NYDFS Chief Denies BitLicense Stifles Innovation

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NYDFS Chief Denies BitLicense Stifles Innovation

The controversial cryptocurrency regulatory framework of New York, the BitLicense, has been criticized time and again much too often in the industry circles. In fact, they are put up right there as an example for all the other regulators to not follow suit and to not be like if those regulators seek to have some steady growth in innovation in this gruel some field.


The superintendent of the New York Department of Financial Services (NYDFS), Maria T. Vullo had mentioned that this is a very childish thing to do earlier this Thursday. She had stated her opinion at the Council on Foreign Relations (CFR) during a panel discussion. Vullo had some very strong words to state for the those had criticized much heavily on the regulatory framework. She stated then that,


“I think regulators absolutely need to be in the space. I know [companies] are saying ‘we’re innovative, we’re startups, we need to be left alone and put in a sandbox.’ Toddlers play in the sandbox. Adults play by the rules.”


Vullo also made it clear that her task is to look into and mitigate the risks of criminal activities and this requires regulations. She stated,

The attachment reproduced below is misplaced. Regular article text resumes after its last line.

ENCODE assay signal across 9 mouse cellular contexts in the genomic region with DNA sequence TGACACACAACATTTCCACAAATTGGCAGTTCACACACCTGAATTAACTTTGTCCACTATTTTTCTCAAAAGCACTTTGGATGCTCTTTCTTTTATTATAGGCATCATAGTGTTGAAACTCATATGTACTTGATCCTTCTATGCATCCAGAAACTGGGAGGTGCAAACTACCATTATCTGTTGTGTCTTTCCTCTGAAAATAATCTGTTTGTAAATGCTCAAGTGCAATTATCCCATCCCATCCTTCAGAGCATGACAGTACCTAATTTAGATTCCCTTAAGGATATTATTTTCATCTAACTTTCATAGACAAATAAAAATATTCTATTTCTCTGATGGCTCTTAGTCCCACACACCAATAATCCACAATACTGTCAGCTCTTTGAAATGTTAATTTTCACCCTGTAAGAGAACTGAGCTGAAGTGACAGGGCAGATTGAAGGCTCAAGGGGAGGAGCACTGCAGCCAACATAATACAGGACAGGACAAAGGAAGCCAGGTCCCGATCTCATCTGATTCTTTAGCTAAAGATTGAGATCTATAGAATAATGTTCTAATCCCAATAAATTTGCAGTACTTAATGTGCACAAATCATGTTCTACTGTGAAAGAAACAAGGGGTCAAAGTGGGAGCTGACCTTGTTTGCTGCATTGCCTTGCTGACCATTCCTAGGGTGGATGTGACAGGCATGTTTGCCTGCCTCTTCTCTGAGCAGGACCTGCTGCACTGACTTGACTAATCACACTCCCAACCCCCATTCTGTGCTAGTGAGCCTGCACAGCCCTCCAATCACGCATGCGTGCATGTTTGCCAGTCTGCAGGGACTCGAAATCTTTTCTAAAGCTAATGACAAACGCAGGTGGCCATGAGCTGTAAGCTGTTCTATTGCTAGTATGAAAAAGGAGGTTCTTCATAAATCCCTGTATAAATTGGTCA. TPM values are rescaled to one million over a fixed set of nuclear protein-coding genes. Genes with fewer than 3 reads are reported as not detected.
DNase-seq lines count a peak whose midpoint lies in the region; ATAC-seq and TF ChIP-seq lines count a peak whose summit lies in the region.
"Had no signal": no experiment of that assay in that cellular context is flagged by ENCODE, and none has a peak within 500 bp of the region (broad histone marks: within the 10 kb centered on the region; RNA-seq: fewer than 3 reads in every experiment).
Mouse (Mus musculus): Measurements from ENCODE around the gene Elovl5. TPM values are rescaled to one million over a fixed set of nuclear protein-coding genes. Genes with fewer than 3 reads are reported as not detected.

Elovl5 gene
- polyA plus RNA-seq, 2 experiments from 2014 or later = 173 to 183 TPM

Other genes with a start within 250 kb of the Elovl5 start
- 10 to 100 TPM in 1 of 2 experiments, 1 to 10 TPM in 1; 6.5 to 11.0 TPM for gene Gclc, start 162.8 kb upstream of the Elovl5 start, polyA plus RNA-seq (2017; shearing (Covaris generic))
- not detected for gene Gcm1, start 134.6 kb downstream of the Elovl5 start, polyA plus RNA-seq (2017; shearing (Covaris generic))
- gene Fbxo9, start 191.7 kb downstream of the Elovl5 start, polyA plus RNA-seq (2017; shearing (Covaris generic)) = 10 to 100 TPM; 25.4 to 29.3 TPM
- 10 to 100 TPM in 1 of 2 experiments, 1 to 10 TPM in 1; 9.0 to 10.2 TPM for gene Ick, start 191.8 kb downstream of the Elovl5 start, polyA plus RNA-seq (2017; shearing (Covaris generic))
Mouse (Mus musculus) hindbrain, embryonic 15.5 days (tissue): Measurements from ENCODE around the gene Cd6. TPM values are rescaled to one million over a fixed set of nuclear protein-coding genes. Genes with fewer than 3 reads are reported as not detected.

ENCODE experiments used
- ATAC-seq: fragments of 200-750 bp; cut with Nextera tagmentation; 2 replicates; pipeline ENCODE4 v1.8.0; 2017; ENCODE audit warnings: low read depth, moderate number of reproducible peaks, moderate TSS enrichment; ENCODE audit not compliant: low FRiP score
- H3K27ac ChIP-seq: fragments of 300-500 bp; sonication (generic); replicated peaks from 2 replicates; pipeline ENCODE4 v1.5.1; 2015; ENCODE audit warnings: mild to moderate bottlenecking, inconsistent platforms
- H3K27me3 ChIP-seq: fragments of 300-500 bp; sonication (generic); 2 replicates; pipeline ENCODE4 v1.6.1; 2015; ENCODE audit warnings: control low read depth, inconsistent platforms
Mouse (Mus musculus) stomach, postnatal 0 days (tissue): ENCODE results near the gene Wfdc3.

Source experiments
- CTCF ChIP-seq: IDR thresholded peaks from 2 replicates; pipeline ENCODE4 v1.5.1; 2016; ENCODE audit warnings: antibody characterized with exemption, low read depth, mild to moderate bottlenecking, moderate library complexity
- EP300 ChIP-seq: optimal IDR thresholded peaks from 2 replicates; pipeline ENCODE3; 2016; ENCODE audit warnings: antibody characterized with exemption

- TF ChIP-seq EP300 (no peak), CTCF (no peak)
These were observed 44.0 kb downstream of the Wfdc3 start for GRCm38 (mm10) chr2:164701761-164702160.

“The idea [that] startups get to be in the space before they’re regulated is just not something that is consistent with what we do here in this country in terms of mitigating risks when people, particularly people’s financial well-being is part of the equation.”


As reported, the agency has only approved five applications since 2015, back when the framework had been finalized. Even then, the superintendent had said that the distributed ledger technology (DLT) has potentials which expand way beyond cryptocurrency alone also mentioning that the framework targets a very narrow range of activities that are considered to be risky.


Vullo also went on to mention, “I think we also need to separate the sort of transmission of the bitcoin from the technology that underlies this. We’re not regulating the technology. We’re regulating certain types of activities through which that technology is being used, and I think that technology has lots of promise for other things as well.”


Adding, “We need to do our best to manage the risk and at the same time allow something new to flourish, but the international nature of this and the technology is really what’s taking us [time] because some people are uncomfortable.”



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